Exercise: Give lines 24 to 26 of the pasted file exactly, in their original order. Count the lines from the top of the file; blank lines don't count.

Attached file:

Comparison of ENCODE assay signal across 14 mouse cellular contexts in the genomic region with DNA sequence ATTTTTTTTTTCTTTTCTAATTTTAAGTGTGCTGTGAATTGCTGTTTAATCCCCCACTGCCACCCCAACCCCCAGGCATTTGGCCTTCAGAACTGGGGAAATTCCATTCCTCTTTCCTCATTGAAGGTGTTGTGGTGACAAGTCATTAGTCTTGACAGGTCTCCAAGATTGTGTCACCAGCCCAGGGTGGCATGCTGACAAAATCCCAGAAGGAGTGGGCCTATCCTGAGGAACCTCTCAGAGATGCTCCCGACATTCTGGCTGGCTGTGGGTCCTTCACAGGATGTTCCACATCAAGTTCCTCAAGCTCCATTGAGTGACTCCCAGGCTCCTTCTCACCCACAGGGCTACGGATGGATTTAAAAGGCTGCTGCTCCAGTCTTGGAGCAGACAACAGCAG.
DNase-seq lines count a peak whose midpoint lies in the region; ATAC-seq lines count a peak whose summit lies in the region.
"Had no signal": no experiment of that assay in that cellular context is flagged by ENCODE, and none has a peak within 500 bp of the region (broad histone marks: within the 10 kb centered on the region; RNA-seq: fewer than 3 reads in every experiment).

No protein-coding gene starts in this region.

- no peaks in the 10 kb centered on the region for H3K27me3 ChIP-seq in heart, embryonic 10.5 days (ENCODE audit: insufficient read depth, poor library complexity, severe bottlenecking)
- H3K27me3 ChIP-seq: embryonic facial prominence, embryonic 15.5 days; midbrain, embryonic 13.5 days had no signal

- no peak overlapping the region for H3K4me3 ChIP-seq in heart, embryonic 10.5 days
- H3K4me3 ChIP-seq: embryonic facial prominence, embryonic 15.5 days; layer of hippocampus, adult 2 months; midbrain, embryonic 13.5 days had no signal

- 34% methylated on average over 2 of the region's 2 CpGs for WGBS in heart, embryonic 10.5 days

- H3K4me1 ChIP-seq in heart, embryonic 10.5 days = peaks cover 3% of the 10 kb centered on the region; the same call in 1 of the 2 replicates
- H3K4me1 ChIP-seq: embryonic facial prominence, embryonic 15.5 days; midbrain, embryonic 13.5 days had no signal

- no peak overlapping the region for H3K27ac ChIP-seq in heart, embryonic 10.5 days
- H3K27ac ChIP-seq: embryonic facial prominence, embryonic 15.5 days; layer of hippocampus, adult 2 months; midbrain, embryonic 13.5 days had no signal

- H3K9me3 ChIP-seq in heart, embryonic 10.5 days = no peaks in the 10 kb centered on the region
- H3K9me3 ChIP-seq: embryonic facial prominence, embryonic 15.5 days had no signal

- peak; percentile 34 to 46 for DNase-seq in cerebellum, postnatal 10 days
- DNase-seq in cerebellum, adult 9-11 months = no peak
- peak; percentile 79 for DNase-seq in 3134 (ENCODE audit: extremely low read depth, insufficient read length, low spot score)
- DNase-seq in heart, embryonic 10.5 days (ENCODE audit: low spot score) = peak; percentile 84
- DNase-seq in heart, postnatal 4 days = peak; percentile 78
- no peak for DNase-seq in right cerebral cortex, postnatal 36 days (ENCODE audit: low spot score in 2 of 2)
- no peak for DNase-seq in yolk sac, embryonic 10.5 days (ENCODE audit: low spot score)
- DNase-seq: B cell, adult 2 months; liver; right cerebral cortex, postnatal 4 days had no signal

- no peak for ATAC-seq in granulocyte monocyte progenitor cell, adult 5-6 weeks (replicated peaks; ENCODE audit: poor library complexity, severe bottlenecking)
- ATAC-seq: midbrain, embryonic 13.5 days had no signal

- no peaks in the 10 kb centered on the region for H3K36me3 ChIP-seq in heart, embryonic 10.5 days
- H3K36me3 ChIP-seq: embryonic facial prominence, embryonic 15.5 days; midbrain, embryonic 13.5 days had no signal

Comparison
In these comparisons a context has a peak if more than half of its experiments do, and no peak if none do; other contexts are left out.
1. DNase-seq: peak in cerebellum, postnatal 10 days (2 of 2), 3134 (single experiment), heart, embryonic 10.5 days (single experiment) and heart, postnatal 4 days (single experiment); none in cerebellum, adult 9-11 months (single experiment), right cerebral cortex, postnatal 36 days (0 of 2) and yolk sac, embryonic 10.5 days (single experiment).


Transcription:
- no peak for ATAC-seq in granulocyte monocyte progenitor cell, adult 5-6 weeks (replicated peaks; ENCODE audit: poor library complexity, severe bottlenecking)
- ATAC-seq: midbrain, embryonic 13.5 days had no signal

- no peaks in the 10 kb centered on the region for H3K36me3 ChIP-seq in heart, embryonic 10.5 days